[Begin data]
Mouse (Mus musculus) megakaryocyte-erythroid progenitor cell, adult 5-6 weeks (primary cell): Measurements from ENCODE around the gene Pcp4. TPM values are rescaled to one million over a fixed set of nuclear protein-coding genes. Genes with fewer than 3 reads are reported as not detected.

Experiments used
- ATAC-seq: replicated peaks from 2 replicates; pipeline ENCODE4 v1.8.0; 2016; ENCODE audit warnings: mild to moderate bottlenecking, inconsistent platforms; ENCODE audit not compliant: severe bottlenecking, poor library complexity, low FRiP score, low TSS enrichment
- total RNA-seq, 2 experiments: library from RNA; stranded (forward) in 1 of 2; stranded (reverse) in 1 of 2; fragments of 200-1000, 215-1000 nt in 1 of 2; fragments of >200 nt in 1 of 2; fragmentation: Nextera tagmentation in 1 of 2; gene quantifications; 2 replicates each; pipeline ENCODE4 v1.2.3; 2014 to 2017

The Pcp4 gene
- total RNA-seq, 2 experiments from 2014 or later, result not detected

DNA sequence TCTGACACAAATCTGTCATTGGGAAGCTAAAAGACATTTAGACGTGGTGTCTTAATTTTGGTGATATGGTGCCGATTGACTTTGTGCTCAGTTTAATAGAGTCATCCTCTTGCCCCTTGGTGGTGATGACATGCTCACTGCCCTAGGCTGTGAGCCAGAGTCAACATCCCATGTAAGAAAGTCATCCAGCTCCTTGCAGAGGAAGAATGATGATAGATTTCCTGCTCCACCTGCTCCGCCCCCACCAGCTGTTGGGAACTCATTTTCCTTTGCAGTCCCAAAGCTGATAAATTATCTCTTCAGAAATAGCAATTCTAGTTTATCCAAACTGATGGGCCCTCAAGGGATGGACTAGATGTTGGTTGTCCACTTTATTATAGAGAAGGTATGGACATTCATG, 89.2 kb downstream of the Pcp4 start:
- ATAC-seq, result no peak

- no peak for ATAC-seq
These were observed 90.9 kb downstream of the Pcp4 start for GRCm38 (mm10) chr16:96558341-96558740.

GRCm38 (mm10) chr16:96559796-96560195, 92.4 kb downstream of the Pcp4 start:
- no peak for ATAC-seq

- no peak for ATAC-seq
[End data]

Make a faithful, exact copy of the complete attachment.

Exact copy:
Mouse (Mus musculus) megakaryocyte-erythroid progenitor cell, adult 5-6 weeks (primary cell): Measurements from ENCODE around the gene Pcp4. TPM values are rescaled to one million over a fixed set of nuclear protein-coding genes. Genes with fewer than 3 reads are reported as not detected.

Experiments used
- ATAC-seq: replicated peaks from 2 replicates; pipeline ENCODE4 v1.8.0; 2016; ENCODE audit warnings: mild to moderate bottlenecking, inconsistent platforms; ENCODE audit not compliant: severe bottlenecking, poor library complexity, low FRiP score, low TSS enrichment
- total RNA-seq, 2 experiments: library from RNA; stranded (forward) in 1 of 2; stranded (reverse) in 1 of 2; fragments of 200-1000, 215-1000 nt in 1 of 2; fragments of >200 nt in 1 of 2; fragmentation: Nextera tagmentation in 1 of 2; gene quantifications; 2 replicates each; pipeline ENCODE4 v1.2.3; 2014 to 2017

The Pcp4 gene
- total RNA-seq, 2 experiments from 2014 or later, result not detected

DNA sequence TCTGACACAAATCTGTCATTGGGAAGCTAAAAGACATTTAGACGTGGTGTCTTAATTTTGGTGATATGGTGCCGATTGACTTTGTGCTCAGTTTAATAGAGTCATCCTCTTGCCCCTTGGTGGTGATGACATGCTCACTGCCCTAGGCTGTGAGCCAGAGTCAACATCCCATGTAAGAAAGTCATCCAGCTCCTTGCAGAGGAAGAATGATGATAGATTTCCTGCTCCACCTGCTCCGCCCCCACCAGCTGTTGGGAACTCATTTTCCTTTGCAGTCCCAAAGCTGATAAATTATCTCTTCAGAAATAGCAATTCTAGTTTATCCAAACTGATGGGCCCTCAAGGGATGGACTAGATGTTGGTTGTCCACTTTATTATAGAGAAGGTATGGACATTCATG, 89.2 kb downstream of the Pcp4 start:
- ATAC-seq, result no peak

- no peak for ATAC-seq
These were observed 90.9 kb downstream of the Pcp4 start for GRCm38 (mm10) chr16:96558341-96558740.

GRCm38 (mm10) chr16:96559796-96560195, 92.4 kb downstream of the Pcp4 start:
- no peak for ATAC-seq

- no peak for ATAC-seq